Movies – they’ve always been a source of escape, sometimes even a source of inspiration. As Cineplex Inc. (TSX:CGX) navigates its way in these new tumultuous times, has Cineplex stock finally hit bottom? I’ve called it before. And I’m calling it again. I believe that Cineplex’s stock price is in the bottom range of where it will likely trade in 2023 and beyond. I have many skeptics against me, but hear me out first.
Here’s why I believe that Cineplex’s stock price has hit bottom(ish) and will be trading significantly higher in the coming year.
Moviegoers are returning
The pandemic really played a number on cinemas. Today, as the pandemic fades into the background, Cineplex is still recovering. Lingering effects, such as movie release delays and crowd-shy moviegoers, continue to burden the company. In fact, management has said that they believe it will take another year or two before box office numbers get back to pre-pandemic levels. That would bring us to early 2024 at least.
Considering this, it’s no wonder that investors have really soured on Cineplex stock. But let’s dive a bit deeper by going over a few important points. First, we must make note that a recovery is happening in a big way. For example, in January, the box office was 88% of pre-pandemic levels. This follows the more dismal fall months of operating at as low as 52% of pre-pandemic levels.
Next, we have the shift toward premium offerings. In the last quarter of 2022, premium offerings such as VIP accounted for 50% of Cineplex’s box office revenue compared to 41% for the full year. The rise of this segment is a clear success story for Cineplex. It essentially makes Cineplex’s business much more profitable.
Cineplex gets smart (again)
Grappling with the lower box office numbers last year motivated Cineplex to once again think about new ideas. This is a fluid situation, but I’d like to highlight a few here to give you an even greater sense as to why I’m so optimistic on this stock.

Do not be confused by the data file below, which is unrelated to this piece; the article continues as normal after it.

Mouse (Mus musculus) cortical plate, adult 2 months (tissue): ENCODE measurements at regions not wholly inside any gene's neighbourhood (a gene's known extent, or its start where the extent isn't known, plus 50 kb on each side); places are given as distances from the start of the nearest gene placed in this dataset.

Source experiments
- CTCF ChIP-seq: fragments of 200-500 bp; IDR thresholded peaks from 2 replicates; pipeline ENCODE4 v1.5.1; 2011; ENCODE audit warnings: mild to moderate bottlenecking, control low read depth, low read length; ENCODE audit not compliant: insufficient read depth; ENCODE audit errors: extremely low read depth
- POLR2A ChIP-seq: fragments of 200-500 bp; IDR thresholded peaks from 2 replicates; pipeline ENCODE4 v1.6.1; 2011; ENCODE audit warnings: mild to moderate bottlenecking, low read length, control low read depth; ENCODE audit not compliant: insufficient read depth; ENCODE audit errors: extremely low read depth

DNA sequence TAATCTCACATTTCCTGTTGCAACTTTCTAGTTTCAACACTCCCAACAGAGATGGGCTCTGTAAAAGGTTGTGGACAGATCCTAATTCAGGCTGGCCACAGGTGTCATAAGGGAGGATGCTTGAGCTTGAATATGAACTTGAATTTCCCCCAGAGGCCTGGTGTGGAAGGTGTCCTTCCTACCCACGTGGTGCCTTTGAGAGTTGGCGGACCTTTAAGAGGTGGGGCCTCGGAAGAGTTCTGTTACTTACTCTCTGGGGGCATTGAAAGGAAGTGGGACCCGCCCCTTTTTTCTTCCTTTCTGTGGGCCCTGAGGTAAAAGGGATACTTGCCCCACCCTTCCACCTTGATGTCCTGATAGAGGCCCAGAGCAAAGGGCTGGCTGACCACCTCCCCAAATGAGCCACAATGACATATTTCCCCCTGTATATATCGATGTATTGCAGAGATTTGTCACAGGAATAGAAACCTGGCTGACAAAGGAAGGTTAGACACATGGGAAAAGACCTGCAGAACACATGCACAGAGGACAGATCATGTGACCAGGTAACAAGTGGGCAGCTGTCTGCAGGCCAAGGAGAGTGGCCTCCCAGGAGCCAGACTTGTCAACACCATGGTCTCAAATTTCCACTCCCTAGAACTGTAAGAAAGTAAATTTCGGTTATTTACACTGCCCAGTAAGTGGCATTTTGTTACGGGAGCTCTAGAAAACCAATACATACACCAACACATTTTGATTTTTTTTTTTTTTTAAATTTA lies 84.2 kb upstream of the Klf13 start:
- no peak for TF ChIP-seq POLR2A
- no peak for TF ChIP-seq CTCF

In order to reach a broader target market, Cineplex has delved into international films. For example, Bollywood films have been a mainstay in select cinemas. Also, Anime films from China and movies from Egypt and Thailand are helping to further diversify Cineplex’s film content and international offerings.
Furthermore, Cineplex management has been testing out different pricing strategies for different target markets. As an example, it’s been well established that the older “senior” age group has not returned to the theatres as their younger counterparts have. This is understandable, as COVID-19 fears and concerns are obviously much higher among this age group. So, to try to entice this group to head back to the theatre, Cineplex is reducing ticket prices for certain movies targeted toward that group. For example, the ticket price for the movie “80 for Brady” is $8.25 for all. This compares to a senior’s ticket at $9.50 and a regular ticket at north of $13.50.
I know that the knee-jerk reaction when we see lowered prices is to panic about the business. However, we have to take into consideration that premium movie tickets like VIP are selling for as high as $25 per ticket.
Management has the luxury of marketing the major movie exhibition player, with 80%+ of the market. They can, therefore, play around with pricing to find the optimal strategy. So far, moviegoers are reacting really well to most of Cineplex’s offerings, seemingly happily paying premium prices for premium experiences.
Cineplex (CGX) stock is ultra-cheap – and likely won’t stay that way much longer
I’m of the view that Cineplex’s stock price is grossly undervalued and the movie house is misunderstood – to help Cineplex get through this year, it has significant tax losses. This means that the company will only have to pay minimal taxes for the next two years.
Trading at a mere 15 times 2023’s estimated earnings and 8 times 2024’s estimated earnings, investors clearly don’t believe in it. And here is the opportunity. If they’re wrong, which I believe they are, we stand to make really healthy returns if we buy CGX stock today.